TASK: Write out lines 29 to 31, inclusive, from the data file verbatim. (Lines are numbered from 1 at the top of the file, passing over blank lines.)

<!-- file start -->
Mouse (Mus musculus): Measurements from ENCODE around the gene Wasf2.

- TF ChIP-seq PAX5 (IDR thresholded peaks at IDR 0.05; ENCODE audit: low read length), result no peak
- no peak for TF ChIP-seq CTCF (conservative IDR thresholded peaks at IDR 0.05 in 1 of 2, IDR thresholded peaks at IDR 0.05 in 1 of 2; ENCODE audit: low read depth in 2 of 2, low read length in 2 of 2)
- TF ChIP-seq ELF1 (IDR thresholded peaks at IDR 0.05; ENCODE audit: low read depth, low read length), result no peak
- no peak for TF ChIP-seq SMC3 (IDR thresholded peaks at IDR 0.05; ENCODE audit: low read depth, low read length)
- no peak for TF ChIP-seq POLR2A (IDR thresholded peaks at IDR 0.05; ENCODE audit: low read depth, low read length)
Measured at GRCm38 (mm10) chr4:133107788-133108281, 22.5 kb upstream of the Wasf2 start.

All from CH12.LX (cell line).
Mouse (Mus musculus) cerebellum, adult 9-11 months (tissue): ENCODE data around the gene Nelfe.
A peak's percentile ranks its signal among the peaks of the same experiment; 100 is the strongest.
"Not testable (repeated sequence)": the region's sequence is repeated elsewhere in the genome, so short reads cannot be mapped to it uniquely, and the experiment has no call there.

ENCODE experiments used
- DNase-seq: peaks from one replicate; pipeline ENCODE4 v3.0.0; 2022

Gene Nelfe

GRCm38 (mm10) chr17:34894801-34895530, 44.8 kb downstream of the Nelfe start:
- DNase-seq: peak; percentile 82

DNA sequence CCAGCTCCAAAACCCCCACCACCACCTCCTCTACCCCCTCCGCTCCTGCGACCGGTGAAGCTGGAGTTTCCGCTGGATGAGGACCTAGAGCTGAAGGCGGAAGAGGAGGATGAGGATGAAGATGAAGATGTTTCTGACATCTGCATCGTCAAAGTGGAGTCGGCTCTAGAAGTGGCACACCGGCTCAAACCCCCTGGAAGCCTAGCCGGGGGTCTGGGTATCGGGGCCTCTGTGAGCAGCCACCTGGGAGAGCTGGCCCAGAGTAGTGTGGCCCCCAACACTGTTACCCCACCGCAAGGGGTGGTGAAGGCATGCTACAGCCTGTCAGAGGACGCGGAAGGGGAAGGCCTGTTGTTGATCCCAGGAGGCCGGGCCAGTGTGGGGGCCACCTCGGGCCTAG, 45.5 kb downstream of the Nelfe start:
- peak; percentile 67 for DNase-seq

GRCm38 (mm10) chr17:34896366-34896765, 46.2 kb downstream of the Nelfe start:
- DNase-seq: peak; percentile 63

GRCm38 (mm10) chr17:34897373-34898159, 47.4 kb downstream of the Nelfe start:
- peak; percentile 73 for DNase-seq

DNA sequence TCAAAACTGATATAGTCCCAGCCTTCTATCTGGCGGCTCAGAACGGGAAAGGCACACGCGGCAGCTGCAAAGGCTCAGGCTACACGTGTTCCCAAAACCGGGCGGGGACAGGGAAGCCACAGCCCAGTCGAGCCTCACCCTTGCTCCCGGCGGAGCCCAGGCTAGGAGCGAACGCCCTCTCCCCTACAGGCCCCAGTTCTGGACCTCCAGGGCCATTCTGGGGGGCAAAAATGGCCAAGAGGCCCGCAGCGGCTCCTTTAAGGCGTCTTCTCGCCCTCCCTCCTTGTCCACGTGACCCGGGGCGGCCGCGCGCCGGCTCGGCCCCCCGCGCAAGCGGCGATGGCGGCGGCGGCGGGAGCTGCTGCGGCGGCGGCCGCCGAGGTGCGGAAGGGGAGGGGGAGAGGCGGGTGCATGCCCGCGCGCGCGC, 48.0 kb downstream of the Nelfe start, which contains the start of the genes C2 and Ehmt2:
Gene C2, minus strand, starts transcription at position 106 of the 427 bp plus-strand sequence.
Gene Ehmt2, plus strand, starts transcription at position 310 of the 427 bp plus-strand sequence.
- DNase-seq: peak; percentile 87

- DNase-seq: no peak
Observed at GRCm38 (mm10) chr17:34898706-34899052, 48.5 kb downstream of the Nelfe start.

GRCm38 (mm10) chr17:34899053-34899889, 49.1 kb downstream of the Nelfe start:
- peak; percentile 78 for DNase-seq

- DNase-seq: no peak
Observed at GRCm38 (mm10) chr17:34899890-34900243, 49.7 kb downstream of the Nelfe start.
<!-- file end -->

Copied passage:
GRCm38 (mm10) chr17:34899053-34899889, 49.1 kb downstream of the Nelfe start:
- peak; percentile 78 for DNase-seq

- DNase-seq: no peak